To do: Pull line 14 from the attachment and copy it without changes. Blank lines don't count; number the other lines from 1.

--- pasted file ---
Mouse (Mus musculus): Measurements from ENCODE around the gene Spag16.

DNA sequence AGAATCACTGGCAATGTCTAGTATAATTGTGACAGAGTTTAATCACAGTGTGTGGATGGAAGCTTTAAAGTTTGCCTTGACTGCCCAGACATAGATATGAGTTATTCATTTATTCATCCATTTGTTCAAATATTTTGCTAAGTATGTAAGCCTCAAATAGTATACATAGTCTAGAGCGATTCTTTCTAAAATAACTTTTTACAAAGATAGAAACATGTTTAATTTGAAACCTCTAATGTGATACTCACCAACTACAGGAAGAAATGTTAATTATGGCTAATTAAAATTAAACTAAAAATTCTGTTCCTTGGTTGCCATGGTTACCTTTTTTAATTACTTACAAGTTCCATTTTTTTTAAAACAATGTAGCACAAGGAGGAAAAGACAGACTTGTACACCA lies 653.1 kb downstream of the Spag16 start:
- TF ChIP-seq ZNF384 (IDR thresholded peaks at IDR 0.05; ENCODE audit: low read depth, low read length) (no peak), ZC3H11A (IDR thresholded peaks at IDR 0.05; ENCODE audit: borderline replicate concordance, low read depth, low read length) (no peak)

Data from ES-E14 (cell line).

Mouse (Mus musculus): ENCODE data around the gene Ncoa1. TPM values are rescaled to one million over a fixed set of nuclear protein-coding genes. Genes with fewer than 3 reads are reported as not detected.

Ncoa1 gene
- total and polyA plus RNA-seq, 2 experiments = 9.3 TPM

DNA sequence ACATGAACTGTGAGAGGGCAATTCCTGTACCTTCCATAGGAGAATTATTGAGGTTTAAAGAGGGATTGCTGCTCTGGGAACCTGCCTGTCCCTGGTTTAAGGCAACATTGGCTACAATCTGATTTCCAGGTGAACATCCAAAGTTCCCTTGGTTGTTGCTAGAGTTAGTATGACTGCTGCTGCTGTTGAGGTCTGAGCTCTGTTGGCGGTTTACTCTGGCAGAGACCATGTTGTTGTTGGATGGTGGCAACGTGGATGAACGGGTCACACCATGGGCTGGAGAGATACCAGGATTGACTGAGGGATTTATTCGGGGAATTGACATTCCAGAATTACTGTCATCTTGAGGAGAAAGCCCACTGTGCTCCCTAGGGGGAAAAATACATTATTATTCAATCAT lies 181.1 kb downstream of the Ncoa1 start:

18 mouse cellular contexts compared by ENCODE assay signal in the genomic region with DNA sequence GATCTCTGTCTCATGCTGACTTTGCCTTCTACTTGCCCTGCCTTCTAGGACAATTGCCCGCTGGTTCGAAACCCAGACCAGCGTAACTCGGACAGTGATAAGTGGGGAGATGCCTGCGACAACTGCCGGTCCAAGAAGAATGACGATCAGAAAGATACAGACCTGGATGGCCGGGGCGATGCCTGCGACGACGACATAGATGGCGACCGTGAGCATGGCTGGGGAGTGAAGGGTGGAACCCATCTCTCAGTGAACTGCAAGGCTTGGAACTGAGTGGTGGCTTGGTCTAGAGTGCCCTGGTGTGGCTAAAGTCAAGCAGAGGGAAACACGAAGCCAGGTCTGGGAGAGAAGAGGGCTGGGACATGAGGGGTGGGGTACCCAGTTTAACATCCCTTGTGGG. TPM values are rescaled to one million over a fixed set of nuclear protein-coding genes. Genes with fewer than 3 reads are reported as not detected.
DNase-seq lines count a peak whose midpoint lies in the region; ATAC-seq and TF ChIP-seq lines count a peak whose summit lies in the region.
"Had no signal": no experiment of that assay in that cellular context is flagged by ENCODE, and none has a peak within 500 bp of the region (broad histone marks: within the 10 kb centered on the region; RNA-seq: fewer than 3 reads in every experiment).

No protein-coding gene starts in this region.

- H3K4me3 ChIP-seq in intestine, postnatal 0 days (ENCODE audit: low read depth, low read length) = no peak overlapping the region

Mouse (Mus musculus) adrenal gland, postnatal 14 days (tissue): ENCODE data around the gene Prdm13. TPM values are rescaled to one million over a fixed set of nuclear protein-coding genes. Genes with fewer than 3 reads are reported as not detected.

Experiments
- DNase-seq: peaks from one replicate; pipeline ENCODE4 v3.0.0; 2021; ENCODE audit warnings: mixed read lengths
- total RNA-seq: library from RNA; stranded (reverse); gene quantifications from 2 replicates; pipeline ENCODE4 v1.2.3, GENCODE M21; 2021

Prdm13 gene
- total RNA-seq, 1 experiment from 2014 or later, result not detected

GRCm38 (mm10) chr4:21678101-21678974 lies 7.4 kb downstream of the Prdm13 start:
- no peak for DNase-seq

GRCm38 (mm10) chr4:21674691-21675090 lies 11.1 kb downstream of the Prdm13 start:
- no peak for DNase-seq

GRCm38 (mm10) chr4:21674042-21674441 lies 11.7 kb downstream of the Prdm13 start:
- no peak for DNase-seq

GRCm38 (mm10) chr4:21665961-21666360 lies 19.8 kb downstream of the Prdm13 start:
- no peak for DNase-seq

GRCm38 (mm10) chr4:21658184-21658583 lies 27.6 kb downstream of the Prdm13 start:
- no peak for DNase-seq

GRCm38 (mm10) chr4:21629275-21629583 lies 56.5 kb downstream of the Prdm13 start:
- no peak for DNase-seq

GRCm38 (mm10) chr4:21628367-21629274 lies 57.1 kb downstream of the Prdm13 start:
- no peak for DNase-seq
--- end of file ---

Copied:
Mouse (Mus musculus) adrenal gland, postnatal 14 days (tissue): ENCODE data around the gene Prdm13. TPM values are rescaled to one million over a fixed set of nuclear protein-coding genes. Genes with fewer than 3 reads are reported as not detected.